You have both just left the hospital and they have given me one of those horrible adrenalin pills to get my blood pressure back up, so I’m galloping like Patti Smith’s Horses.
I’ve been putting off recording this last tape because, well, it’s my goodbye message, I suppose.
That’s an idea that neither of you have been able to get your minds around, I know. Just this evening, you said, “Oh, you’ll outlive us all,” which, considering the state I’m in, is pretty much a dictionary definition of being in denial. But the truth is, I’m pretty sure you’ll be listening to this before the end of the month.
The shadows – have I told you about the shadows? I think I did, but I might have dreamt it. I have been having the strangest dreams… Anyway, there are shadows when I dream, shadows like dark forests crowding in on the path. And the path is lit by an ever weaker beam. It’s as if my torch battery is running out, and the shadows at the edges have been becoming deeper and darker and scarier for some time now.
The doctor has said repeatedly that this is just an effect of the morphine pump, but I’m convinced that the shadows are death crowding in on me.
Hum, the nurse interrupted me there, so I had to stop and start again. It’s amazing that it hasn’t happened more often really.
Anyway, where was I? The shadows. As I was saying, they’ve been crowding in on me.
But recently, these last few days, I’ve ceased to be afraid of them. I’ve started to see the shadows as a calm restful place out of the sun, soft grass off the beaten track to lie back in. I’m starting to want to lay down my torch and ramble off into the undergrowth. There’s so much pain on the path, that’s the thing.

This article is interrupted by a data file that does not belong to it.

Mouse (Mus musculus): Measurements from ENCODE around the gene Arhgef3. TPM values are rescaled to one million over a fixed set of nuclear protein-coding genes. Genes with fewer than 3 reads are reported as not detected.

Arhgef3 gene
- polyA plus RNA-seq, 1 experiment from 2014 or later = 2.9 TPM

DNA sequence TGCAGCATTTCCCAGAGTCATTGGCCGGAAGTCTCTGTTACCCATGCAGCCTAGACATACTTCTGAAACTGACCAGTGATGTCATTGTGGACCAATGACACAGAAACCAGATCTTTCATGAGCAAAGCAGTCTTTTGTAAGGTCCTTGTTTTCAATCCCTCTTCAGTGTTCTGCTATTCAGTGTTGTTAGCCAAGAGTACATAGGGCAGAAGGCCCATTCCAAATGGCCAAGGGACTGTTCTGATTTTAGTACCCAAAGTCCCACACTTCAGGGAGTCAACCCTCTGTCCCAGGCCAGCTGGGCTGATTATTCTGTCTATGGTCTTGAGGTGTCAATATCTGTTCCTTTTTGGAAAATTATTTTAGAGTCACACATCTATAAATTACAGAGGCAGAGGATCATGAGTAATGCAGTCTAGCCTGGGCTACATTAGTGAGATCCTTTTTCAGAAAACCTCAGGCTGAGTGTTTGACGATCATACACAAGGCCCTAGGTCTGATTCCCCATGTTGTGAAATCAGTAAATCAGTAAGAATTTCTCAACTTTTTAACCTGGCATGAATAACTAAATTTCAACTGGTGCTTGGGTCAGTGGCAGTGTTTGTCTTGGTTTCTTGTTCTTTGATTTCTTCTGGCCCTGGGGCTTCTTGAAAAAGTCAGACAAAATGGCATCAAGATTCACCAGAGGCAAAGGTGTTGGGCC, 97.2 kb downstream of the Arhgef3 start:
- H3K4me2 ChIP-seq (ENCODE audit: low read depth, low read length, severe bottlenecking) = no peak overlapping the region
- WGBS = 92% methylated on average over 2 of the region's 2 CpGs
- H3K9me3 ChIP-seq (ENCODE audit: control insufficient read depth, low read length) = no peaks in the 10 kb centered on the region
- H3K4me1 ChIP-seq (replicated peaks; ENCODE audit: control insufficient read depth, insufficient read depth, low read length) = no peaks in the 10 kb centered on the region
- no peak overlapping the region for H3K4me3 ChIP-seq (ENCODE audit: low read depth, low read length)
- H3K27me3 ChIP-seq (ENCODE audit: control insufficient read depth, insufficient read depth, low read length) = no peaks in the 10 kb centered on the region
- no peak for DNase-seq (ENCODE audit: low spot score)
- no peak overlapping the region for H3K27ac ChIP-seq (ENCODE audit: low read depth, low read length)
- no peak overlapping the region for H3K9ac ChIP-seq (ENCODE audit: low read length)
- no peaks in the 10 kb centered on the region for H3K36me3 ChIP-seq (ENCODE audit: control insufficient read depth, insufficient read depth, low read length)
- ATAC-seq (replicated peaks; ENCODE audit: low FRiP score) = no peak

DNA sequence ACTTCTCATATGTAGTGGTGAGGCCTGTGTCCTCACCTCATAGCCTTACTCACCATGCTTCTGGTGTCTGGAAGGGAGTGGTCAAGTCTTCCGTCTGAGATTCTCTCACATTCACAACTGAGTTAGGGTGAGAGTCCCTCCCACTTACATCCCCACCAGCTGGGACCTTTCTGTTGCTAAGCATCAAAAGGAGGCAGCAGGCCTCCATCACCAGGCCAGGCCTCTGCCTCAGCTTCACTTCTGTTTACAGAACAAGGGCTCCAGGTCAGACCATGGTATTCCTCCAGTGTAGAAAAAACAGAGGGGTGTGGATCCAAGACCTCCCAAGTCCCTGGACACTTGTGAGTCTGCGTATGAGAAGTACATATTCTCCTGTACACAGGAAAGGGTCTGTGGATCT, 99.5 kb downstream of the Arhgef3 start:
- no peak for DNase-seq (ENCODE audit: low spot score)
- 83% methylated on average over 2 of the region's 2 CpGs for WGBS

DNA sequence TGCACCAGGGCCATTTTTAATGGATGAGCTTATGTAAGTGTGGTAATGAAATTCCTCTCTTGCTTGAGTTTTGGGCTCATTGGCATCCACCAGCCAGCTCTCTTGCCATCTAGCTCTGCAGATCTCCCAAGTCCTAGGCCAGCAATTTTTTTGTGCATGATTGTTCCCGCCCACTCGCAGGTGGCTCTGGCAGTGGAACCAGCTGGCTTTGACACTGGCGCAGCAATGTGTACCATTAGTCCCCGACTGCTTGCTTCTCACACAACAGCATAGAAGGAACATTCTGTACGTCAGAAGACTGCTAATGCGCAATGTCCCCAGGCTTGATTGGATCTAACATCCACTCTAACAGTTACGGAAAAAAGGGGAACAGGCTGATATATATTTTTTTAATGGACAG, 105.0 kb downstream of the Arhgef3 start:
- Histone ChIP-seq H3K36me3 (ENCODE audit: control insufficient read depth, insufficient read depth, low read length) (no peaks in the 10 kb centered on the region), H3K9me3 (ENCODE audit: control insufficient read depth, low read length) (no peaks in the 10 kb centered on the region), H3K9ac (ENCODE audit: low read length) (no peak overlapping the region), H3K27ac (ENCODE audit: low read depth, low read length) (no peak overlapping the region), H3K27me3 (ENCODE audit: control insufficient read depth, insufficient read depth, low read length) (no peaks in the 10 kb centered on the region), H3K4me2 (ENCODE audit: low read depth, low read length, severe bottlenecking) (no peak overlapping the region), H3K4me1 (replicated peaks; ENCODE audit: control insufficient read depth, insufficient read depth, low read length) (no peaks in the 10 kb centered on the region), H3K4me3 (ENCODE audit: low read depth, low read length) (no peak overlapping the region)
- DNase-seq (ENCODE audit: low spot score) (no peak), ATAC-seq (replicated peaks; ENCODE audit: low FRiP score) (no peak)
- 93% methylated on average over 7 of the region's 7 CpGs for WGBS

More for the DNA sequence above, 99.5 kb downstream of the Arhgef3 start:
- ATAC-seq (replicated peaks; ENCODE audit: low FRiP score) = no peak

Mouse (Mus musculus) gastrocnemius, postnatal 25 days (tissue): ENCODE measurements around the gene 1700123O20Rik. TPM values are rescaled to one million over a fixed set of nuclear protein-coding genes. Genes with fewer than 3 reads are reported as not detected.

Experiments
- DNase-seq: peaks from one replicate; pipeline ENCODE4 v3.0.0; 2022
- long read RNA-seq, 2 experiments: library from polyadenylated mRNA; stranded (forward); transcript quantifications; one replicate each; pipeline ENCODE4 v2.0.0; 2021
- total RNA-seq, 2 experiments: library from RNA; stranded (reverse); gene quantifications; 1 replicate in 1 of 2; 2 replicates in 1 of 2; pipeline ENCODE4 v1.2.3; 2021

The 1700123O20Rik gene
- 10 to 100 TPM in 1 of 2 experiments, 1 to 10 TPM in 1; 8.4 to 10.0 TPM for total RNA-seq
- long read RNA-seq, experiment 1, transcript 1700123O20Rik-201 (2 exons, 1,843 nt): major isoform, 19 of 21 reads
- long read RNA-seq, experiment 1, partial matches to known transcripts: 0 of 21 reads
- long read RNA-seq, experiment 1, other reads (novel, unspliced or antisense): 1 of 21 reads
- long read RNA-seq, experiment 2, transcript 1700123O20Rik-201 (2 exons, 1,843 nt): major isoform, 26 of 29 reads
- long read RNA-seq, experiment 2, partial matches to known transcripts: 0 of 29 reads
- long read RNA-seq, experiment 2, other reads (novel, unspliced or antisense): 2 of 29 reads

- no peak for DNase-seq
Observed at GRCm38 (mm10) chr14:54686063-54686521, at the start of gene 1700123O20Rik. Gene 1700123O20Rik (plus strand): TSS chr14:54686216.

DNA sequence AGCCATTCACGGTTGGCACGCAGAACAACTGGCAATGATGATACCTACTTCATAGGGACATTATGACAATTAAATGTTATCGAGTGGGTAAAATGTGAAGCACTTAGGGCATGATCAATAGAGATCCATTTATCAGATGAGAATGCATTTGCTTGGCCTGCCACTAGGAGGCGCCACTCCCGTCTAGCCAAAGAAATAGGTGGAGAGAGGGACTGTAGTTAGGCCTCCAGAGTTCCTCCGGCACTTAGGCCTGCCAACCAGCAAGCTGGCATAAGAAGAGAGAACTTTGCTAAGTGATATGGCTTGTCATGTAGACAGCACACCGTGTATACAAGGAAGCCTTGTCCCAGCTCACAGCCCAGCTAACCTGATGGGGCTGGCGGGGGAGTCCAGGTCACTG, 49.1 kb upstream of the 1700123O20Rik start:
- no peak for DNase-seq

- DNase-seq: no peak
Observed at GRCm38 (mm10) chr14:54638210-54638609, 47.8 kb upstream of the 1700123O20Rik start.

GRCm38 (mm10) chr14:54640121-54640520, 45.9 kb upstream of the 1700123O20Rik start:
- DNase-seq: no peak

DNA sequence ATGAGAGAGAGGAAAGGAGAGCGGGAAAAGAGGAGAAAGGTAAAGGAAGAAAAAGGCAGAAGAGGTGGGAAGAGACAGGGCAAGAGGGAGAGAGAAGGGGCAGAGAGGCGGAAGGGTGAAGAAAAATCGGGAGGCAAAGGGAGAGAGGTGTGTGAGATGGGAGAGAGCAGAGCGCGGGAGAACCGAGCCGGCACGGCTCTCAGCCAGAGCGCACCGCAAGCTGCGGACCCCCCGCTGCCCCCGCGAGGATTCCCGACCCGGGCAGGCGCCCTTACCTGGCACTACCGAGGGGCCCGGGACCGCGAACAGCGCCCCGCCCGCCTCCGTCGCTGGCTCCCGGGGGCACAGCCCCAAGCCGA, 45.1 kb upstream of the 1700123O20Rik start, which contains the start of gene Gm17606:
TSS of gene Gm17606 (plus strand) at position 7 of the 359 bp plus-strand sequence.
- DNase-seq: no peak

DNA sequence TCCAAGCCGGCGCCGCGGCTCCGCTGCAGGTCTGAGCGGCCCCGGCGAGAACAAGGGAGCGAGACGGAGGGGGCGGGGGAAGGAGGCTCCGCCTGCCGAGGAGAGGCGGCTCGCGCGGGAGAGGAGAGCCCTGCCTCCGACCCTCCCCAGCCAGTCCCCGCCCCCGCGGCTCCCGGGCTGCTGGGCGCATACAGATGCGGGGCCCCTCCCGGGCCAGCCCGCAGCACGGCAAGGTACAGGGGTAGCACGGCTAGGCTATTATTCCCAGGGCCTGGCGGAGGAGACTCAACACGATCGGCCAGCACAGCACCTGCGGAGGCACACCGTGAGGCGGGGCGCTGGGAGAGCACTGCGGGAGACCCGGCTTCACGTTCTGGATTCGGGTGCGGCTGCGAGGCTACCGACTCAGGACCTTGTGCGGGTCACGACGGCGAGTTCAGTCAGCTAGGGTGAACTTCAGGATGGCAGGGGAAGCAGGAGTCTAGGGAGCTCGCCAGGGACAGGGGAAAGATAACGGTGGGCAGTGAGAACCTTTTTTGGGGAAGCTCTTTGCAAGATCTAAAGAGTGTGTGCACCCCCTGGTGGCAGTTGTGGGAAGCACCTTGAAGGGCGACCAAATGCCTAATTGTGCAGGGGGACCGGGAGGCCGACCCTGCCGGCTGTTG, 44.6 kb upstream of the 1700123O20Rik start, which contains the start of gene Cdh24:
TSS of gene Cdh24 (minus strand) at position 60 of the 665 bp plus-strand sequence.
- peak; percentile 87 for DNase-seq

I haven’t told you much about the pain, I don’t think, and I don’t intend to now. But know that there is pain. So. Much. Pain. Will you forgive me for not hanging on? Will you understand that the cost to me of staying has got to be too high? It’s the only reason I’m mentioning the pain now – so that you understand that I would have stayed if I could. But it’s no longer possible, darling. I’m sorry.
So, the packages. There are twenty-eight more of them (I’ve been recording them for months, a real labour of love) and they are already packaged and sealed in that little cabinet beside my bed, here at the hospital. If all goes to plan, Maggie should deliver them to you once I have wandered off into the forest.
The idea came to me when you brought that box of photos in. As we were going through them we came across a picture of me looking peculiar on Margate jetty. Do you remember the one? And you said, “Gosh. Look at your face! I wonder what you were thinking about?”